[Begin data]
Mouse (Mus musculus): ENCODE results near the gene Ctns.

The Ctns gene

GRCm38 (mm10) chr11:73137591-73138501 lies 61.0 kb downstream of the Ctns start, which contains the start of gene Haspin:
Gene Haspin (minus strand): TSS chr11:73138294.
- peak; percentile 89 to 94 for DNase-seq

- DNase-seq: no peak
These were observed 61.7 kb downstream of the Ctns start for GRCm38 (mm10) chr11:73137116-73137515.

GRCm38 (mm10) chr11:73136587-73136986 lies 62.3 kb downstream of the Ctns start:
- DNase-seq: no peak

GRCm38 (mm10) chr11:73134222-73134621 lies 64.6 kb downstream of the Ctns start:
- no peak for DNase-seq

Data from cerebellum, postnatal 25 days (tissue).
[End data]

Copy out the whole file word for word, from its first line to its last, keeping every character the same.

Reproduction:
Mouse (Mus musculus): ENCODE results near the gene Ctns.

The Ctns gene

GRCm38 (mm10) chr11:73137591-73138501 lies 61.0 kb downstream of the Ctns start, which contains the start of gene Haspin:
Gene Haspin (minus strand): TSS chr11:73138294.
- peak; percentile 89 to 94 for DNase-seq

- DNase-seq: no peak
These were observed 61.7 kb downstream of the Ctns start for GRCm38 (mm10) chr11:73137116-73137515.

GRCm38 (mm10) chr11:73136587-73136986 lies 62.3 kb downstream of the Ctns start:
- DNase-seq: no peak

GRCm38 (mm10) chr11:73134222-73134621 lies 64.6 kb downstream of the Ctns start:
- no peak for DNase-seq

Data from cerebellum, postnatal 25 days (tissue).